But when we decry other people for their characteristics rather than their poor behaviour; when we use shame, humiliation or holding someone up for others to point and laugh at, it’s unkind, and it contributes to the bully culture by generating a power-pyramid. At the top, there are the stronger people, who decide which person is next in line to be condemned. At the bottom are the weaker, who must either participate, or remain silent hoping that their abstinence will be sufficient to mark their distaste.
When it occurs amongst children we sanction the bullies (where possible) and support the victims. In an ideal world, the bullying behaviour is understood as a symptom of some deep unhappiness or difficulty faced by the individual, and this is also attended to. We do our best to play Happy Villagers and encourage community and friendship amongst the younger generation.
It seems this attitude sometimes gets lost in translation to the adult world, particularly with the current trend of shaming – the Medieval times and their stocks and public jeers are not so far away, it seems.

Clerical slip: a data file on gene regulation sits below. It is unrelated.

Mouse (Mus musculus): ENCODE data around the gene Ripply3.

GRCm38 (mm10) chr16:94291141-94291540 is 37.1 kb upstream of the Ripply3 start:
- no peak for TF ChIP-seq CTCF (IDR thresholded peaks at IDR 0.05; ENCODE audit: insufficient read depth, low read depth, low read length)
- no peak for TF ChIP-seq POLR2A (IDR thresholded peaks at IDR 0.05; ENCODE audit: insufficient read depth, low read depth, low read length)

We all fail at things – whether it’s our dress sense, our attitude, our behaviour – and we all need grace, and the support of a community around us who will offer sound encouragement, help us through the consequences of our actions, and allow us to try again without prejudice (which is not to say without caution, in certain cases).
Yet people who would never consider it acceptable for a child to publicly demean another, will happily engage in taking a bash at the latest Kardashian outfit. People who might otherwise be kind and generous stalwarts of the community nonetheless think it acceptable to take a photo of a stranger’s arse-crack or clothing choice, and post it on the internet for their like-minded friends to laugh at.
Just because a person will never know it happened, or because they made poor choices, or put themselves ‘out there’, does that mean they ‘deserve’ to be a target? Does it do any harm?